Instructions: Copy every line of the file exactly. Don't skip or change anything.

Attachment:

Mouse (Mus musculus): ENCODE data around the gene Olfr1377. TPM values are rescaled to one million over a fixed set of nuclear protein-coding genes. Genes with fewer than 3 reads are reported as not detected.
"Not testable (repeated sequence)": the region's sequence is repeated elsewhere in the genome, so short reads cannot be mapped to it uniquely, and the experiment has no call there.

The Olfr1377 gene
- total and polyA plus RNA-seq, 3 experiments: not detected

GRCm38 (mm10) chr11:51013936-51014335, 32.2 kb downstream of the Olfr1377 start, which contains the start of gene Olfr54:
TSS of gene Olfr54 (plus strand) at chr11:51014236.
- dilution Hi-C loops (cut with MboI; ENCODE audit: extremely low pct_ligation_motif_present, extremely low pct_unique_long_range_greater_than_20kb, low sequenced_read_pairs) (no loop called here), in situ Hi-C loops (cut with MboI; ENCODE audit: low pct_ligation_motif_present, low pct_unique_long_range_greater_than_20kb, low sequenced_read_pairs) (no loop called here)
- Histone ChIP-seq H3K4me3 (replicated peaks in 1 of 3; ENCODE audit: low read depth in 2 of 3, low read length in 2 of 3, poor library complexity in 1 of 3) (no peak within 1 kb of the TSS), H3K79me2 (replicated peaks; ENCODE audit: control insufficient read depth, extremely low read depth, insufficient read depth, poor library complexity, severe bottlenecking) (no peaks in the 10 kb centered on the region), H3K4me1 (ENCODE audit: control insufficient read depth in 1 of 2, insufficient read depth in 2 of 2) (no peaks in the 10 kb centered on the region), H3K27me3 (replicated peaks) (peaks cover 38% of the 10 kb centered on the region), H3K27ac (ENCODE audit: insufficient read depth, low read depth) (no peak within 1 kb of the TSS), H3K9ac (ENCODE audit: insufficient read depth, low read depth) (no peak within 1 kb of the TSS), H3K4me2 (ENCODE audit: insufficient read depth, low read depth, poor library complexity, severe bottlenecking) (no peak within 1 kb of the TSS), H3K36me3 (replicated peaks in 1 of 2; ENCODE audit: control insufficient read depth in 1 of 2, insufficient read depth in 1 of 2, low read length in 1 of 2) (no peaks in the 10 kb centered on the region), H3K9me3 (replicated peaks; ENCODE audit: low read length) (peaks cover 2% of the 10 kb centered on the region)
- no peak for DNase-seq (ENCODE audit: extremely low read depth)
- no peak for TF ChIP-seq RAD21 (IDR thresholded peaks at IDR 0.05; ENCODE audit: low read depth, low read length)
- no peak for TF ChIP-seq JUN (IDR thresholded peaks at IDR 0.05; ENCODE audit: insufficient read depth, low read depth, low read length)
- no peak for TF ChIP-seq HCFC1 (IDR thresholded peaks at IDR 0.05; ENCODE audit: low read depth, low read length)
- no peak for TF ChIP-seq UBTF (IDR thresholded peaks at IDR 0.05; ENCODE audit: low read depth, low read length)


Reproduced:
Mouse (Mus musculus): ENCODE data around the gene Olfr1377. TPM values are rescaled to one million over a fixed set of nuclear protein-coding genes. Genes with fewer than 3 reads are reported as not detected.
"Not testable (repeated sequence)": the region's sequence is repeated elsewhere in the genome, so short reads cannot be mapped to it uniquely, and the experiment has no call there.

The Olfr1377 gene
- total and polyA plus RNA-seq, 3 experiments: not detected

GRCm38 (mm10) chr11:51013936-51014335, 32.2 kb downstream of the Olfr1377 start, which contains the start of gene Olfr54:
TSS of gene Olfr54 (plus strand) at chr11:51014236.
- dilution Hi-C loops (cut with MboI; ENCODE audit: extremely low pct_ligation_motif_present, extremely low pct_unique_long_range_greater_than_20kb, low sequenced_read_pairs) (no loop called here), in situ Hi-C loops (cut with MboI; ENCODE audit: low pct_ligation_motif_present, low pct_unique_long_range_greater_than_20kb, low sequenced_read_pairs) (no loop called here)
- Histone ChIP-seq H3K4me3 (replicated peaks in 1 of 3; ENCODE audit: low read depth in 2 of 3, low read length in 2 of 3, poor library complexity in 1 of 3) (no peak within 1 kb of the TSS), H3K79me2 (replicated peaks; ENCODE audit: control insufficient read depth, extremely low read depth, insufficient read depth, poor library complexity, severe bottlenecking) (no peaks in the 10 kb centered on the region), H3K4me1 (ENCODE audit: control insufficient read depth in 1 of 2, insufficient read depth in 2 of 2) (no peaks in the 10 kb centered on the region), H3K27me3 (replicated peaks) (peaks cover 38% of the 10 kb centered on the region), H3K27ac (ENCODE audit: insufficient read depth, low read depth) (no peak within 1 kb of the TSS), H3K9ac (ENCODE audit: insufficient read depth, low read depth) (no peak within 1 kb of the TSS), H3K4me2 (ENCODE audit: insufficient read depth, low read depth, poor library complexity, severe bottlenecking) (no peak within 1 kb of the TSS), H3K36me3 (replicated peaks in 1 of 2; ENCODE audit: control insufficient read depth in 1 of 2, insufficient read depth in 1 of 2, low read length in 1 of 2) (no peaks in the 10 kb centered on the region), H3K9me3 (replicated peaks; ENCODE audit: low read length) (peaks cover 2% of the 10 kb centered on the region)
- no peak for DNase-seq (ENCODE audit: extremely low read depth)
- no peak for TF ChIP-seq RAD21 (IDR thresholded peaks at IDR 0.05; ENCODE audit: low read depth, low read length)
- no peak for TF ChIP-seq JUN (IDR thresholded peaks at IDR 0.05; ENCODE audit: insufficient read depth, low read depth, low read length)
- no peak for TF ChIP-seq HCFC1 (IDR thresholded peaks at IDR 0.05; ENCODE audit: low read depth, low read length)
- no peak for TF ChIP-seq UBTF (IDR thresholded peaks at IDR 0.05; ENCODE audit: low read depth, low read length)